The Need to Cross-Validate and Initialize Multiple Metrics Jointly Against Peer Ratings

From: Stevan Harnad <amsciforum_at_GMAIL.COM>
Date: Thu, 19 Mar 2009 09:18:31 -0400

The Times Higher Education Supplement (THES) has reported the results
of a study they commissioned by Evidence Ltd that found that the
ranking criteria for assessing and rewarding research performance in
the UK Research Assessment Exercise (RAE) changed from RAE
2001 to RAE 2008. The result is that citations, which correlated
highly with RAE 2001, correlated less highly with RAE 2008, so a
number of universities whose citation counts had decreased were
rewarded more in 2008, and a number of universities whose citation
counts had increased were rewarded less.

(1) Citation counts are only one (though an important one) among many
potential metrics of research performance.

(2) If the RAE peer panel raters' criteria for ranking the
universities varied or were inconsistent between RAE 2001 and RAE
2008 then that is a problem with peer ratings rather than with
metrics (which, being objective, remain consistent).

(3) Despite the variability and inconsistency, peer ratings are the
only way to initialise the weights on metrics: Metrics first have to
be jointly validated against expert peer evaluation by measuring
their correlation with the peer rankings, discipline by discipline;
then the metrics' respective weights can be updated and fine-tuned,
discipline by discipline, in conjunction with expert judgment of the
resulting rankings and continuing research activity.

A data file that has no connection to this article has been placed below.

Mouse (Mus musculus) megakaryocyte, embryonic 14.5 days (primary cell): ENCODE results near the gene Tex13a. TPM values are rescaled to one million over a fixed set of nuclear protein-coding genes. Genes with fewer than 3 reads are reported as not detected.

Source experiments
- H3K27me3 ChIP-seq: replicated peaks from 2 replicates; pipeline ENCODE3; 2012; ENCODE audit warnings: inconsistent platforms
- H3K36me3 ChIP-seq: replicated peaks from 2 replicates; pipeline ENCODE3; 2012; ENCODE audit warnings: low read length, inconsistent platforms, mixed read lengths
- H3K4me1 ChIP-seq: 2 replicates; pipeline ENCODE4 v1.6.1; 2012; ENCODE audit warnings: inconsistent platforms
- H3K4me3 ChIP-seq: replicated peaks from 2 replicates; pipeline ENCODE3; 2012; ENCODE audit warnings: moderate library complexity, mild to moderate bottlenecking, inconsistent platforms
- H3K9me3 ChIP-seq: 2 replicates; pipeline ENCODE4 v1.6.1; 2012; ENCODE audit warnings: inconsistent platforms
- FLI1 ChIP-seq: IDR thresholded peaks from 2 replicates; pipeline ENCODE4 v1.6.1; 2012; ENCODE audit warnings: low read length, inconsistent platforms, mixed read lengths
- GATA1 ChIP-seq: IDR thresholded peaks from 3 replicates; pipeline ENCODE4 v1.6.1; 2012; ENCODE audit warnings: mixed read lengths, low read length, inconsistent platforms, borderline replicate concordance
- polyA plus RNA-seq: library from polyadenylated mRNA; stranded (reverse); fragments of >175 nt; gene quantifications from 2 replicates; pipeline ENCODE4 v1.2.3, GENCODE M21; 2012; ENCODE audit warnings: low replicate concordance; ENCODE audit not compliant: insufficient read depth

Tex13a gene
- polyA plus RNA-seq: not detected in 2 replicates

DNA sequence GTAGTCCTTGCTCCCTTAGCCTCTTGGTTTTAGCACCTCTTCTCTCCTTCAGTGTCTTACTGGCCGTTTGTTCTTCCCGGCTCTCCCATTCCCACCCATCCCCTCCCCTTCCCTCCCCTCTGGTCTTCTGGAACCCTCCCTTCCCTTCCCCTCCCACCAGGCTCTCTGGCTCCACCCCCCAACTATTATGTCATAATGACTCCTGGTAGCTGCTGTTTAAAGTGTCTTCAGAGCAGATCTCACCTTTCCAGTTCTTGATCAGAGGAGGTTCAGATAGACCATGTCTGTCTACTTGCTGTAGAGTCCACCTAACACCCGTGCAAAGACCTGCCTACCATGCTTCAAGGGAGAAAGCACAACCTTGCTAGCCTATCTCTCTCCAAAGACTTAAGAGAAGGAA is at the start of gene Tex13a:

(4) If only one metric (e.g., citation) is used, there is the risk
that expert ratings will simply echo it. But if a rich and diverse
battery of multiple metrics is jointly validated and initialized
against the RAE 2008 expert ratings, then this will create an
assessment-assistant tool whose initial weights can be calibrated and
used in an exploratory way to generate different rankings, to be
compared by the peer panels with previous rankings as well as with
new, evolving criteria of research productivity, uptake, importance,
influence, excellence and impact.

(5) The dawning era of Open Access (free web access) to peer-reviewed
research is providing a wealth of new metrics to be included, tested
and assigned initial weights in the joint battery of metrics. These
include download counts, citation and download growth and decay
rates, hub and authority scores, interdisciplinarity scores,
co-citations, tag counts, comment counts, link counts, data-usage,
and many other openly accessible and measurable properties of the
growth of knowledge in our evolving "Cognitive Commons."

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assessment to book-based disciplines. Technical Report, ECS,
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Harnad, S. (2001) Research access, impact and assessment. Times
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Harnad, S., Carr, L., Brody, T. & Oppenheim, C. (2003) Mandated
online RAE CVs Linked to University Eprint Archives: Improving the UK
Research Assessment Exercise whilst making it cheaper and easier.
Ariadne 35. 

Harnad, S. (2006) Online, Continuous, Metrics-Based Research
Assessment. Technical Report, ECS, University of Southampton. 

Harnad, S. (2007) Open Access Scientometrics and the UK Research
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Harnad, S. (2008) Self-Archiving, Metrics and Mandates. Science
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Harnad, S. (2008) Validating Research Performance Metrics Against
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Evaluating Scholarly Performance 

Harnad, S., Carr, L. and Gingras, Y. (2008) Maximizing Research
Progress Through Open Access Mandates and Metrics. Liinc em Revista.

Harnad, S. (2009) Multiple metrics required to measure research
performance. Nature (Correspondence) 457 (785) (12 February 2009) 
Received on Thu Mar 19 2009 - 13:20:29 GMT

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